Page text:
Assuming, as seems reasonable, that these plates carry zero charges when zero potential difference is applied across the two capacitors, it follows that in the presence of a non-zero potential difference the charge +Q on the positive plate of capacitor 2 must be balanced by an equal and opposite charge -Q on the negative plate of capacitor 1.

Since the negative plate of capacitor 1 carries a charge -Q, the positive plate must carry a charge +Q. Likewise, since the positive plate of capacitor 2 carries a charge +Q, the negative plate must carry a charge -Q.

The net result is that both capacitors possess the same stored charge Q. The potential drops, V1 and V2, across the two capacitors are, in general, different. However, the sum of these drops equals the total potential drop V applied across the input and output wires: i.e., V = V1+V2. The equivalent capacitance of the pair of capacitors is again Ceq = Q/V. Thus,

1/Ceq = V/Q = (V1+V2)/Q = V1/Q + V2/Q = 1/C1 + 1/C2

Thus, the reciprocal of the resultant capacity of a number of capacitors, connected in series, is equal to the sum of the reciprocals of their individual capacities.

Capacitors in Parallel

capacitors

Consider two capacitors connected in parallel: i.e., with the positively charged plates connected to a common “input” wire, and the negatively charged plates attached to a common “output” wire–see in the figure. What is the equivalent capacitance between the input and output wires?

In this case, the potential difference V across the two capacitors is the same and is equal to the potential difference between the input and output wires. The total charge Q, however, stored in the two capacitors is divided between the capacitors, since it must distribute itself such that the voltage across the two is the same.

Since the capacitors may have different capacitances, C1 and C2, the charges Q1 and Q2 may also be different. The equivalent capacitance Ceq of the pair of capacitors is simply the ratio Q/V, where Q = Q1+Q2 is the total stored charge. It follows that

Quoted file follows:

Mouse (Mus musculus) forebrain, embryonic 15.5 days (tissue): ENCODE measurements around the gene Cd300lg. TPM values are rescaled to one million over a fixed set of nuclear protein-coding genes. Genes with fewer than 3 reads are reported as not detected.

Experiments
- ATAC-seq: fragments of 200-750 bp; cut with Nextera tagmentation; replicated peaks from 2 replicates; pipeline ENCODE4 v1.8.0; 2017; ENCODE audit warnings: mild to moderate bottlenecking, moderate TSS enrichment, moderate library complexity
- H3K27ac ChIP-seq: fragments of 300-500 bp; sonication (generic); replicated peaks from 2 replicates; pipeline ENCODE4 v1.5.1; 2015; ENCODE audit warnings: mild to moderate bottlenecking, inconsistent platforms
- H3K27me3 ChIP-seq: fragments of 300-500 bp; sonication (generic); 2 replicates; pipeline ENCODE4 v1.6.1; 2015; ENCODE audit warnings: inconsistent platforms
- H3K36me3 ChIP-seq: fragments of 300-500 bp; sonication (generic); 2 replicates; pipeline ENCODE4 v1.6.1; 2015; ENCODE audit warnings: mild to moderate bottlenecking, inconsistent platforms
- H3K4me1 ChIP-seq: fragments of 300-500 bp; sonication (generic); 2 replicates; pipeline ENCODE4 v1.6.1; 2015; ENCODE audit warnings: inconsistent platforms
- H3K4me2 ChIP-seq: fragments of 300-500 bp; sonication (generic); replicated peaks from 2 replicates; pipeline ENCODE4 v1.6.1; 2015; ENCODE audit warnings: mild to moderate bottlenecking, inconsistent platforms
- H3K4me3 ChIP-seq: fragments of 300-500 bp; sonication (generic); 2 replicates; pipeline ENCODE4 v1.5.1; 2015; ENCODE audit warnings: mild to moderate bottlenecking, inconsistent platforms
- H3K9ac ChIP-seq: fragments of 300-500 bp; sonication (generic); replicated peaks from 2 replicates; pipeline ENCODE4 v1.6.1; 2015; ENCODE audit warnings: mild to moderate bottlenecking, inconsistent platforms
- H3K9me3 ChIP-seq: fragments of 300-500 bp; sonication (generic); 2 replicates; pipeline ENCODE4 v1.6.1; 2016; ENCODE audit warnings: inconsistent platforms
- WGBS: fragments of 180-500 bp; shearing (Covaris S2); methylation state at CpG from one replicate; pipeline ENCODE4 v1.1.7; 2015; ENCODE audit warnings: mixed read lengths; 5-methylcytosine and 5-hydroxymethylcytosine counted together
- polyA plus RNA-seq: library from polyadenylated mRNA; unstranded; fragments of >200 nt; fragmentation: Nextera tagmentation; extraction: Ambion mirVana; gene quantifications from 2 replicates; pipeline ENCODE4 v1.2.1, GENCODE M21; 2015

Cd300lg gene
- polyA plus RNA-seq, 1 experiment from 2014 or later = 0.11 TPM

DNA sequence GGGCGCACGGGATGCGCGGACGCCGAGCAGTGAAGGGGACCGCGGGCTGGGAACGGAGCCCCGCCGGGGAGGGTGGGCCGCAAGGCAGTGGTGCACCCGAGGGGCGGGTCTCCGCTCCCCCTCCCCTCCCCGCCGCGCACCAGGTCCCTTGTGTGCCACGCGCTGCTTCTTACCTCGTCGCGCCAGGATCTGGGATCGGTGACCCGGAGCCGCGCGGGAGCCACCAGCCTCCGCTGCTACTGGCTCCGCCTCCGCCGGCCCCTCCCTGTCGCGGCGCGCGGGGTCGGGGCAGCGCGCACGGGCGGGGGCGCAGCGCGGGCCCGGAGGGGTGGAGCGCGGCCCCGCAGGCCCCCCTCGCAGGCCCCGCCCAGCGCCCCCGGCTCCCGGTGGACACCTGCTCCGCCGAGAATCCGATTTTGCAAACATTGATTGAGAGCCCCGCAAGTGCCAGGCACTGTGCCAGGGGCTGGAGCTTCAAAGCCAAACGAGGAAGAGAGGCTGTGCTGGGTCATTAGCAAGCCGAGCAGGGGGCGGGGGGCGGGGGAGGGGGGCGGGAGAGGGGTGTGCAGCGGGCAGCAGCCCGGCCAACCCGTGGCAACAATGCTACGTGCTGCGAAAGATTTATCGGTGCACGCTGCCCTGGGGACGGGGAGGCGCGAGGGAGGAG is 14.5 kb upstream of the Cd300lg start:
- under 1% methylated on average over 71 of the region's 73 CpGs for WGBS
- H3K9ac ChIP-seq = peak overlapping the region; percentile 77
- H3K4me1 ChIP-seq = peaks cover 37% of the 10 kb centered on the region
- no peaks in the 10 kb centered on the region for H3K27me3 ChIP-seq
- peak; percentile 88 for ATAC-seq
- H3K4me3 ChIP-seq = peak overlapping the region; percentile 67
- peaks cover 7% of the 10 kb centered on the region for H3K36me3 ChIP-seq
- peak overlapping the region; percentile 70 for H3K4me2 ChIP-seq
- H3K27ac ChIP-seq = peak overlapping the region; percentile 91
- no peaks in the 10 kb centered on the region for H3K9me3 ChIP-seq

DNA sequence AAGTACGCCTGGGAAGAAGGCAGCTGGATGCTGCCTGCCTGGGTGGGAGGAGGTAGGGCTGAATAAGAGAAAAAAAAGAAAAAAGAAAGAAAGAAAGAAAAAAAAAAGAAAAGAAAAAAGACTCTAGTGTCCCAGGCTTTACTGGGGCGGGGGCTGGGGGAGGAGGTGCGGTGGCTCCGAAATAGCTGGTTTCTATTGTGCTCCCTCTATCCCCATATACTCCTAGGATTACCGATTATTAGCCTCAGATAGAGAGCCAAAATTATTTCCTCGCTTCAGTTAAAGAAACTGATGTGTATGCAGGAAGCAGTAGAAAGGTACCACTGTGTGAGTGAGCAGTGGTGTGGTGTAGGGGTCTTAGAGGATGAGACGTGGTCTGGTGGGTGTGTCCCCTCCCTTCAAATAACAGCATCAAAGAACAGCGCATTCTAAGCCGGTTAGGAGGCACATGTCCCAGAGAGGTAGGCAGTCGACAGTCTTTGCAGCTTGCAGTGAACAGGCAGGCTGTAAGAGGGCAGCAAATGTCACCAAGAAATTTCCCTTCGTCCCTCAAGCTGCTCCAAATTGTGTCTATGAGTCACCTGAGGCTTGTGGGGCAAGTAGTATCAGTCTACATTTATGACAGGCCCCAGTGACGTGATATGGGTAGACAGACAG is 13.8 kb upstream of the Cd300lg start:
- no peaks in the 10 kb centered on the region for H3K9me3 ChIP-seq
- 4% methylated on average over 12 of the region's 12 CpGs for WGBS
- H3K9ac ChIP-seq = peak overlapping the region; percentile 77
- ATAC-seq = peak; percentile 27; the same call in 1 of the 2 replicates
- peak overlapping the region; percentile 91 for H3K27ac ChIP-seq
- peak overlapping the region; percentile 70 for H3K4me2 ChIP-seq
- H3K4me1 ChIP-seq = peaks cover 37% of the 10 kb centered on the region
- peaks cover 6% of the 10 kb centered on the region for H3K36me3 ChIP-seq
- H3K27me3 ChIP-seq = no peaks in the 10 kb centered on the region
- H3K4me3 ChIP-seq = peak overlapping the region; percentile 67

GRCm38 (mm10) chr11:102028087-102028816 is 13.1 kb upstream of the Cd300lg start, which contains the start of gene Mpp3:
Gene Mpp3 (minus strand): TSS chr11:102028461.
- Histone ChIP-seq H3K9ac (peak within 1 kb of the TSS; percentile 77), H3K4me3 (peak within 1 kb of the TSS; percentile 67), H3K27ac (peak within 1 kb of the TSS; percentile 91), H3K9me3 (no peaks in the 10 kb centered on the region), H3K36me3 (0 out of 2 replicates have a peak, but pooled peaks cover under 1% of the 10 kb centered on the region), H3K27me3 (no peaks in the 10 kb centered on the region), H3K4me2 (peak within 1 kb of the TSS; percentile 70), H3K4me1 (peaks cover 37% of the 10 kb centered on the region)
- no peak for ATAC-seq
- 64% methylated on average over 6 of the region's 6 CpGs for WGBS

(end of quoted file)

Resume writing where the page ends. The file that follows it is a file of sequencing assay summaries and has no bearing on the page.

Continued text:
Ceq = Q/V =[Q1+Q2 /V] = Q1/V + Q2/V = C1 + C2

Thus, the resultant capacity of a number of capacitors, connected in parallel, is equal to the sum of their individual capacitors.

Solved Example for You

Question: How many 6μF, 200V condensers are needed to make a condenser of 18μF, 600V?

  1. 9
  2. 18
  3. 3
  4. 27

Solution: Option (D) 27. Place three 200V, 6μF capacitors in series to get 1 equivalent 600V, 2μF capacitor. Now place 9 of these equivalent 600V, 2μFcapacitors in parallel to obtain an equivalence of 18μF at 600 Volts. All this requires a total of 27 6μF capacitors. Nine rows connected in parallel with 3 capacitors connected in series in each row.

Share with friends

Customize your course in 30 seconds

Which class are you in?
5th
6th
7th
8th
9th
10th
11th
12th
Get ready for all-new Live Classes!
Now learn Live with India's best teachers. Join courses with the best schedule and enjoy fun and interactive classes.
tutor
tutor
Ashhar Firdausi
IIT Roorkee
Biology
tutor
tutor
Dr. Nazma Shaik
VTU
Chemistry
tutor
tutor
Gaurav Tiwari
APJAKTU
Physics
Get Started

Leave a Reply

avatar
  Subscribe  
Notify of

Get Question Papers of Last 10 Years

Which class are you in?
No thanks.